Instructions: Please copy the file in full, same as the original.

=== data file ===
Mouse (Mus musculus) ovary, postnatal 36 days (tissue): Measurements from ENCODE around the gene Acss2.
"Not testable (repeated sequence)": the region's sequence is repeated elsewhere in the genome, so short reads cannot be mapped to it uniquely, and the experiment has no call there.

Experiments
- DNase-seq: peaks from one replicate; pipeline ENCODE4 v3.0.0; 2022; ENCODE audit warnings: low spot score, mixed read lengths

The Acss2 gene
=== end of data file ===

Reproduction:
Mouse (Mus musculus) ovary, postnatal 36 days (tissue): Measurements from ENCODE around the gene Acss2.
"Not testable (repeated sequence)": the region's sequence is repeated elsewhere in the genome, so short reads cannot be mapped to it uniquely, and the experiment has no call there.

Experiments
- DNase-seq: peaks from one replicate; pipeline ENCODE4 v3.0.0; 2022; ENCODE audit warnings: low spot score, mixed read lengths

The Acss2 gene